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Reflections on the work of Sarah & Charles


Jeroen Versteele.

Experiencing the installations by Sarah & Charles always give me the ambiguous feeling of missing the point. The core, a dramatic act, a central theme, a conflict: it stays off screen. As a viewer you are served a fragmented perspective, distorted and extremely limited. You see a world intriguing through its rich details and unnerving though its lack of a graspable narrative. A universe combining careful craftsmanship with invisible technology and the ominous atmosphere of dreams which are almost real.


Often the titles let on that you are looking at an installation which is part of a larger whole. Sometimes that whole can be viewed at an exhibition as a trail, and sometimes it cannot. The feeling of fragmentation is emphasised by project names suggesting series such as ‘Nowhere to be Found - Present’ and ‘Nowhere to be Found - Past’, by the information that ‘The Hero dies… but the Story goes on forever’ is really the final piece of the series ‘Nowhere to be Found’, by the theme of the ‘room’ which is developed throughout the series of projects made by the artist duo. Even when they develop a concept for the stage, the artists continue their investigation into the ‘the room that leaves no tale to tell’, as a secret, a rumour, that stubbornly refuses to become a story. Just like the characters in ‘Thriller…’ who have to suffer the lack of protection and comfort they had expected to find in the room.

It is no coincidence that Sarah & Charles build bridges to traditionally more narrative media such as film and the performing arts. They design sets in collaboration for others and in their own installations they often incorporate film clips, even short films, or film principles such as the voice-over.

“When we are asked who inspires us, we usually think of directors”, say the artists themselves. “We believe in fingerprints sticking to an idea, fingerprints left by those who have been here before on the same intellectual material when committing the same crime, or in our case a act of art. ‘Props for Drama’, our new series of works, is covered with fingerprints of acts already committed … But we are still looking for a motive or a narrative.”

Sarah & Charles, Overcast, 2006

Sarah & Charles, La nuit américaine, 2012

Props for Drama


Roland Barthes discerned two forms of pleasure that may follow an experience of art: pleasure and ecstasy. Where I would call my experience of earlier works such as ‘Co-mu-mi-fication’ (the fight on the surveillance monitor in which cannot be intervened), ‘Overcast’ (the darkening nursery), the ‘Nowhere to be Found’-series on the old man and the missing daughter as a reaction of ‘ecstasy’, an emotional enjoyment of a physical experience, I categorise my reaction to Sarah & Charles’ new projects as one of ‘pleasure’: a rather rational pleasure, a pleasure you get when solving a puzzle, when matching elements. The pleasure of a tenacious police inspector in a classic crime movie.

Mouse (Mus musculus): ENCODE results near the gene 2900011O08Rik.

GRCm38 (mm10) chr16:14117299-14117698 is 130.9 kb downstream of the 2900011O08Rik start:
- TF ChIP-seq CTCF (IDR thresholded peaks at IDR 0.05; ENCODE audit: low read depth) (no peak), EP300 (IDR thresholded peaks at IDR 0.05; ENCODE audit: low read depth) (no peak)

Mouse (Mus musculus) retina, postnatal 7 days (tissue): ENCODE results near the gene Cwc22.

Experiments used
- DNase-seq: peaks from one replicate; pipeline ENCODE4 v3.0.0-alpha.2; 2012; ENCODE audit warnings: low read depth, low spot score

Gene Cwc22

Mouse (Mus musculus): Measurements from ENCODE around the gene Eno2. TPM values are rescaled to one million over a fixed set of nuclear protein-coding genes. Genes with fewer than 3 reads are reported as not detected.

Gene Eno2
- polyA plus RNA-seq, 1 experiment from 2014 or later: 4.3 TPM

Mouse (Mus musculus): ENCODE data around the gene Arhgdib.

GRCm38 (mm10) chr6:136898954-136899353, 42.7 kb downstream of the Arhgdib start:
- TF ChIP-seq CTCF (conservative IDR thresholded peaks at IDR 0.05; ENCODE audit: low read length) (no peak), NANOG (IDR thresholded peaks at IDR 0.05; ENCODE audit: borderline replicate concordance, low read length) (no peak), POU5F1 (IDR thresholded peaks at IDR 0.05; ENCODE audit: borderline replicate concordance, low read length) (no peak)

With the titles of the various intermediate stages of ‘Props for Drama’ Sarah & Charles refer to notions in the narrative world, the art of telling stories. Earlier more literary titles have now been replaced with theoretical notions. On the aesthetic field as well, the artists take a large stride towards abstraction with this series of projects. The installations may be handmade and modeled after realistic, life-size objects, but they are neutral white and in all aspects smooth. In the first part, ‘Foreshadowing’ (or ‘a prior suggestion of the dramatic act that will take place’), we see a door with a door frame, a chimney and some walls. ‘Plot Twist’, the second work, consists of fragments of a garden fence and a ladder leaning against a tree branch – some rungs are missing. It encompasses a fragment of a staircase with handrail and an open hatch to a lost space under the stairs.

‘Glass Smash Medium Glass Smash’ (after the name of a soundbit from a database for professional post-synchronisation) is nothing more than a door held erect by a piece of plywood and a sandbag, with a broken window,

as if a thief tried to break in. Beside the door are sixteen replacement windows. The door has a remarkable resemblance to a theatre prop that performance after performance plays its role in the same crime story.


Besides, all objects in the series ‘Props for Drama’ have the character of theatre or film props that need a finishing touch, but will presumably play a crucial role in the story to come. It just seems that in this work these unfinished, non-painted, context free props are promoted to protagonists in an as of yet flawed storyline whose development was prematurely aborted. They form a landscape of stage fragments, proud and unbound in the exhibition space, the basis functionally weighed down with sandbags, brightly lit by theatre lights – or are they working lights from the workshop?